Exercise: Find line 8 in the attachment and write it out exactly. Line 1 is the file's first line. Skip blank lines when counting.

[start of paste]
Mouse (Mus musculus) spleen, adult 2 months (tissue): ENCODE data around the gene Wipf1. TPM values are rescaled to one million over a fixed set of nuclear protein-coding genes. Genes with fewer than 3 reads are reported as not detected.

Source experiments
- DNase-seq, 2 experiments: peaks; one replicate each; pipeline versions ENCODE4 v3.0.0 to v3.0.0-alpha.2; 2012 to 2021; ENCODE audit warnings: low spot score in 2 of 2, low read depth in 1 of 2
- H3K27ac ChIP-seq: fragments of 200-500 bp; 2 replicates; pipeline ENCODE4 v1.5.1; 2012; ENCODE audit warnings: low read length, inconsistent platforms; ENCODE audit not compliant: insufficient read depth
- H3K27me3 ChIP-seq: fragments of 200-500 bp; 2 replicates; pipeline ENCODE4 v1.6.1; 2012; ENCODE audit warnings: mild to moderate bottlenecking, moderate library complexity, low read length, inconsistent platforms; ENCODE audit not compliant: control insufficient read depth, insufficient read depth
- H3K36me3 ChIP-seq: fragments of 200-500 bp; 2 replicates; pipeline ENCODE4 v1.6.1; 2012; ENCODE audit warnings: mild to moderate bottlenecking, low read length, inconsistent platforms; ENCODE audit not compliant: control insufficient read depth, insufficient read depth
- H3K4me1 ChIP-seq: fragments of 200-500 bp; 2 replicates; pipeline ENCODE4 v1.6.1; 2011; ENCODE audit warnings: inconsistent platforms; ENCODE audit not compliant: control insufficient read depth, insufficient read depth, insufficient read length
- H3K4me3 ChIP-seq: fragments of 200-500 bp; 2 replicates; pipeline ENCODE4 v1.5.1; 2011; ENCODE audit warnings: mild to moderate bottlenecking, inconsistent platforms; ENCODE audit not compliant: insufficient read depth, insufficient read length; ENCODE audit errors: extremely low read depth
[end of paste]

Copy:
- H3K4me3 ChIP-seq: fragments of 200-500 bp; 2 replicates; pipeline ENCODE4 v1.5.1; 2011; ENCODE audit warnings: mild to moderate bottlenecking, inconsistent platforms; ENCODE audit not compliant: insufficient read depth, insufficient read length; ENCODE audit errors: extremely low read depth